Blog: Let’s address economic topics. Cyprus is asking the EU and Russia for financial help. Why asking Russia, in addition to the EU? And what conditions do you hope to negotiate with the other Member States?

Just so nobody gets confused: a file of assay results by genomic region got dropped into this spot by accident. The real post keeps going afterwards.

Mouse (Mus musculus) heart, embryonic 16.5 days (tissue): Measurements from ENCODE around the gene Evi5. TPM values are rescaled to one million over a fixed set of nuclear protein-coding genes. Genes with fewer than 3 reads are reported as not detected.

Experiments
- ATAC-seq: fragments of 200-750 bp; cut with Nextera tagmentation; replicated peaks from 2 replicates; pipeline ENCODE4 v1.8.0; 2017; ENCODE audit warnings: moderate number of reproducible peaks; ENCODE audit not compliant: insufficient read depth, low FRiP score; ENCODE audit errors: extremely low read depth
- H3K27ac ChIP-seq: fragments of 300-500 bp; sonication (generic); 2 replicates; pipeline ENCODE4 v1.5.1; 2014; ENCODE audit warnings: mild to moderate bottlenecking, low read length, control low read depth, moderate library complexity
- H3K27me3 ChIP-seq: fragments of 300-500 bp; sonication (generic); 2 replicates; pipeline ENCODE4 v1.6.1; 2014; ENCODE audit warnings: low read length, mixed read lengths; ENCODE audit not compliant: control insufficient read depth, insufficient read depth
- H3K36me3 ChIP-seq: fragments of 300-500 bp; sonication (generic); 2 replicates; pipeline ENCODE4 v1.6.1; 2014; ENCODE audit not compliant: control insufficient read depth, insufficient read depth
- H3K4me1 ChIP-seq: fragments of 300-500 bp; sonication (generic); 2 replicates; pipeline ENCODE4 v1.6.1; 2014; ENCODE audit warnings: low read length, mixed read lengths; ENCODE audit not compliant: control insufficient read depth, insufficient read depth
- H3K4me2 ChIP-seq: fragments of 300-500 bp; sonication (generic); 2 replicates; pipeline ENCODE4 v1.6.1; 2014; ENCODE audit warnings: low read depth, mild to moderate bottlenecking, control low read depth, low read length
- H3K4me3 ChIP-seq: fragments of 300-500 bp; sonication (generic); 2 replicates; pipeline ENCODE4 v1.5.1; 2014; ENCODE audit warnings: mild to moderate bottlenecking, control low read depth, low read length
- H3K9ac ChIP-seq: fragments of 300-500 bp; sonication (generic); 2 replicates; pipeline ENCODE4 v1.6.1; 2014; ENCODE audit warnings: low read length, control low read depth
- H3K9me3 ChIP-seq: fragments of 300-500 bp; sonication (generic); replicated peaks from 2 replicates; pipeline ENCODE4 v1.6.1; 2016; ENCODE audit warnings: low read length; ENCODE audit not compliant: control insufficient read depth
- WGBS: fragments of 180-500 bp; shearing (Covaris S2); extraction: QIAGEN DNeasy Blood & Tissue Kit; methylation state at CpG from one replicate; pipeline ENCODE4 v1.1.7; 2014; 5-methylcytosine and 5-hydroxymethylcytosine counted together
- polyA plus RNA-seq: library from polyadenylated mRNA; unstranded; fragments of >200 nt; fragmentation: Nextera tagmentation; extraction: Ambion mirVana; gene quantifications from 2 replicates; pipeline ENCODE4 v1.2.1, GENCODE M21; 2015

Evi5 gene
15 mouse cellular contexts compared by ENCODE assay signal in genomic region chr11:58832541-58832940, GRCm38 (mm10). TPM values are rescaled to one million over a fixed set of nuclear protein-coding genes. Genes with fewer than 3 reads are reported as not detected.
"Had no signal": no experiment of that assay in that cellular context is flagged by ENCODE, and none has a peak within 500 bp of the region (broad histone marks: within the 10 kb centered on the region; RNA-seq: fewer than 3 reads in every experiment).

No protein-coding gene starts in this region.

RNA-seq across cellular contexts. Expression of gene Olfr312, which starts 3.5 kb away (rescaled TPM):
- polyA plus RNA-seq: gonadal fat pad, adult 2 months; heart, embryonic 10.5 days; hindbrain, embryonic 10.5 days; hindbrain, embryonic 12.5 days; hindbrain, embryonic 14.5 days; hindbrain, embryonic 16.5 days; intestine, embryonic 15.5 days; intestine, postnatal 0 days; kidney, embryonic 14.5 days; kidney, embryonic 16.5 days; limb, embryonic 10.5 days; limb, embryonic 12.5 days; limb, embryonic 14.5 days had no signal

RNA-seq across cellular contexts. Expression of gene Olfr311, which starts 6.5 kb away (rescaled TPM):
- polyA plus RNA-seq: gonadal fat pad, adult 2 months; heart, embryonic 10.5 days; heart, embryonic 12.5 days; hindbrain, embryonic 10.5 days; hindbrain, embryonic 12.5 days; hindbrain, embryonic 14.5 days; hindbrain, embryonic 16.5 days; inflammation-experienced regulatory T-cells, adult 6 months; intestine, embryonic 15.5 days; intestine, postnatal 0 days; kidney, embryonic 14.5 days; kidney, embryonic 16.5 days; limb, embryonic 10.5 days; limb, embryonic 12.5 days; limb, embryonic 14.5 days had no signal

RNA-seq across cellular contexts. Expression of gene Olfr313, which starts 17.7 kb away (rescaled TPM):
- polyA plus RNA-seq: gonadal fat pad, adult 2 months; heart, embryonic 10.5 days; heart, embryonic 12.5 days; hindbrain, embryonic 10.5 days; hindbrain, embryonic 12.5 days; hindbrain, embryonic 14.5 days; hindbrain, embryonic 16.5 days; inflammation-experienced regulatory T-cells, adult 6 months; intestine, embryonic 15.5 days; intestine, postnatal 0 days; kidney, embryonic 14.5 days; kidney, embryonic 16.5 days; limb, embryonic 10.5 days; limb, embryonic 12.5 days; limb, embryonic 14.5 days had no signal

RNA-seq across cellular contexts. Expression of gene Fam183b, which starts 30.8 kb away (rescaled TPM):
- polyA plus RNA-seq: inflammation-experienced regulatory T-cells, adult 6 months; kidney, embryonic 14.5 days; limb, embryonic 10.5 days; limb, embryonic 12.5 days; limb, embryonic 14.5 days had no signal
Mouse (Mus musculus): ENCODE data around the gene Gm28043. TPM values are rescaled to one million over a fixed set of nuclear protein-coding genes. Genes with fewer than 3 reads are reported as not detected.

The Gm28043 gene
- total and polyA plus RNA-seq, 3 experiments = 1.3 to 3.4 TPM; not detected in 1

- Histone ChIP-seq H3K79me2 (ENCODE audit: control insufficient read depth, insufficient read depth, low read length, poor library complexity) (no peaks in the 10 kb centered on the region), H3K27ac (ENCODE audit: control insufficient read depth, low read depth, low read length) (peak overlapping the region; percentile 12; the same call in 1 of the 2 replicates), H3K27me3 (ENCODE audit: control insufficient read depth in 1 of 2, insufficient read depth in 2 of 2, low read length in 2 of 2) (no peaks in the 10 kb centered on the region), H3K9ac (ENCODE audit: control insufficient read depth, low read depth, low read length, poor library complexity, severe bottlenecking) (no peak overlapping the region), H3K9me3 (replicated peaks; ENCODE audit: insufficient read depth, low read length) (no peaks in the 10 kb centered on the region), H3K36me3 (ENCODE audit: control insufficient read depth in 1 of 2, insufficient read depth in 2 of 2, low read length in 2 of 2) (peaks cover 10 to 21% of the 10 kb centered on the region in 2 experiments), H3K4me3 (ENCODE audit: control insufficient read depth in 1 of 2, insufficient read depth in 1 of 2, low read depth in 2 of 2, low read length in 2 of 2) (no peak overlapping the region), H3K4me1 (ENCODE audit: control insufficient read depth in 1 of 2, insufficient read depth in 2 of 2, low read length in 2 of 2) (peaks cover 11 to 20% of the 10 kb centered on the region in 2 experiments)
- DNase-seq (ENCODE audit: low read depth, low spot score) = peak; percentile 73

K. Korneliou: Given that Cyprus has been cut-off from the international financial markets since last year, in order to cover its financing needs, it enquired bilateral loan from third countries, with which Cyprus has traditionally had and still has very good relations. These enquiries were put forward well before Cyprus applied for financial assistance from its EU partners and the IMF. However, in the meantime, there was the June 30th deadline, set by the European Banking Authority, for banks’ recapitalisation. As the second largest banking group in Cyprus has not managed to raise the required capital on its own, the government had to intervene swiftly in order to protect the financial system’s stability and to contain the risks to the Cypriot economy, notably those arising from the negative spill over effects through its financial sector, due to its large exposure in the Greek economy. Currently, the Cypriot government works closely with the European Commission, the European Central Bank and the IMF in order to identify the country’s financing needs and the programme’s main parameters.The details of the loan programme, including size and conditionality, will be determined after a thorough assessment of the challenges by the institutions concerned. The design of the programme will primarily focus on the financial sector, while, in parallel, it will take into consideration social cohesion and the growth model of the Cyprus economy including the island’s international business environment. Cyprus wishes also to incorporate into it, lessons learnt from other EU Member States where a similar programme has been applied.